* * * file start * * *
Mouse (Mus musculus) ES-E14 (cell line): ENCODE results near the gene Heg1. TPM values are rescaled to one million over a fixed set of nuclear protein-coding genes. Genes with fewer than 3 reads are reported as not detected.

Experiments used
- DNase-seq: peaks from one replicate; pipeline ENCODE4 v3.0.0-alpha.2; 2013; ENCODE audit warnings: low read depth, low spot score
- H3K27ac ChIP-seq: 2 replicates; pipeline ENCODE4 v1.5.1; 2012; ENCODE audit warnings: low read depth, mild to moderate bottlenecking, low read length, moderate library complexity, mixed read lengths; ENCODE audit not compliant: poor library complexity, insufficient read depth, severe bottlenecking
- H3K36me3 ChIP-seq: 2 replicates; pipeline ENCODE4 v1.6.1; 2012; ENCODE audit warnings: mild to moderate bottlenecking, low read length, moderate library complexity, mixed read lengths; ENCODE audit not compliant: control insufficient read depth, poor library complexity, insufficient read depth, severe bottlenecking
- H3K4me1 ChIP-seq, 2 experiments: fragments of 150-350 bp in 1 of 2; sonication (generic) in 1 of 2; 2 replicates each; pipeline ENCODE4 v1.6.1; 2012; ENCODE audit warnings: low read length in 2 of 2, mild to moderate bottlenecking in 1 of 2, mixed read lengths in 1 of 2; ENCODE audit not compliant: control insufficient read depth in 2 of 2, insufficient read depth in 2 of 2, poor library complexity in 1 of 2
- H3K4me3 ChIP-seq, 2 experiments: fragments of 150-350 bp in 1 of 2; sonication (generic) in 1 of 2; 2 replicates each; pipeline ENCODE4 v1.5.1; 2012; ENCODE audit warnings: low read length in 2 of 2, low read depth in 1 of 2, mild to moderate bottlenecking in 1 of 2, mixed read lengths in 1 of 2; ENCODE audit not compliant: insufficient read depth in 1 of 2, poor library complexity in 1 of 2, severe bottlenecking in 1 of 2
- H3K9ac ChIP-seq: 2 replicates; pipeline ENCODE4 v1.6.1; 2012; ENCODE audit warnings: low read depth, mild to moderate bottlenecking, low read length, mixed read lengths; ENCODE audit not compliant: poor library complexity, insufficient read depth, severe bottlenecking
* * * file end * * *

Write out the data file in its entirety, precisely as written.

Mouse (Mus musculus) ES-E14 (cell line): ENCODE results near the gene Heg1. TPM values are rescaled to one million over a fixed set of nuclear protein-coding genes. Genes with fewer than 3 reads are reported as not detected.

Experiments used
- DNase-seq: peaks from one replicate; pipeline ENCODE4 v3.0.0-alpha.2; 2013; ENCODE audit warnings: low read depth, low spot score
- H3K27ac ChIP-seq: 2 replicates; pipeline ENCODE4 v1.5.1; 2012; ENCODE audit warnings: low read depth, mild to moderate bottlenecking, low read length, moderate library complexity, mixed read lengths; ENCODE audit not compliant: poor library complexity, insufficient read depth, severe bottlenecking
- H3K36me3 ChIP-seq: 2 replicates; pipeline ENCODE4 v1.6.1; 2012; ENCODE audit warnings: mild to moderate bottlenecking, low read length, moderate library complexity, mixed read lengths; ENCODE audit not compliant: control insufficient read depth, poor library complexity, insufficient read depth, severe bottlenecking
- H3K4me1 ChIP-seq, 2 experiments: fragments of 150-350 bp in 1 of 2; sonication (generic) in 1 of 2; 2 replicates each; pipeline ENCODE4 v1.6.1; 2012; ENCODE audit warnings: low read length in 2 of 2, mild to moderate bottlenecking in 1 of 2, mixed read lengths in 1 of 2; ENCODE audit not compliant: control insufficient read depth in 2 of 2, insufficient read depth in 2 of 2, poor library complexity in 1 of 2
- H3K4me3 ChIP-seq, 2 experiments: fragments of 150-350 bp in 1 of 2; sonication (generic) in 1 of 2; 2 replicates each; pipeline ENCODE4 v1.5.1; 2012; ENCODE audit warnings: low read length in 2 of 2, low read depth in 1 of 2, mild to moderate bottlenecking in 1 of 2, mixed read lengths in 1 of 2; ENCODE audit not compliant: insufficient read depth in 1 of 2, poor library complexity in 1 of 2, severe bottlenecking in 1 of 2
- H3K9ac ChIP-seq: 2 replicates; pipeline ENCODE4 v1.6.1; 2012; ENCODE audit warnings: low read depth, mild to moderate bottlenecking, low read length, mixed read lengths; ENCODE audit not compliant: poor library complexity, insufficient read depth, severe bottlenecking